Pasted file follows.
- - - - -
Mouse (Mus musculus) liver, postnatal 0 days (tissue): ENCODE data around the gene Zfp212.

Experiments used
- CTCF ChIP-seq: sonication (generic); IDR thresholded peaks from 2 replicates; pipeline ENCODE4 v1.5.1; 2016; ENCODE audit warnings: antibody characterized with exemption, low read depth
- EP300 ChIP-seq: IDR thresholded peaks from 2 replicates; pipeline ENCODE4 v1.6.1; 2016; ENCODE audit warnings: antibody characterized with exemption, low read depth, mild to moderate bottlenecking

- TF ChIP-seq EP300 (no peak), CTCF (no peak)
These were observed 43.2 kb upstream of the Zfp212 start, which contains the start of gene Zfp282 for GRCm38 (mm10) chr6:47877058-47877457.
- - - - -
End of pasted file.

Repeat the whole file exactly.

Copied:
Mouse (Mus musculus) liver, postnatal 0 days (tissue): ENCODE data around the gene Zfp212.

Experiments used
- CTCF ChIP-seq: sonication (generic); IDR thresholded peaks from 2 replicates; pipeline ENCODE4 v1.5.1; 2016; ENCODE audit warnings: antibody characterized with exemption, low read depth
- EP300 ChIP-seq: IDR thresholded peaks from 2 replicates; pipeline ENCODE4 v1.6.1; 2016; ENCODE audit warnings: antibody characterized with exemption, low read depth, mild to moderate bottlenecking

- TF ChIP-seq EP300 (no peak), CTCF (no peak)
These were observed 43.2 kb upstream of the Zfp212 start, which contains the start of gene Zfp282 for GRCm38 (mm10) chr6:47877058-47877457.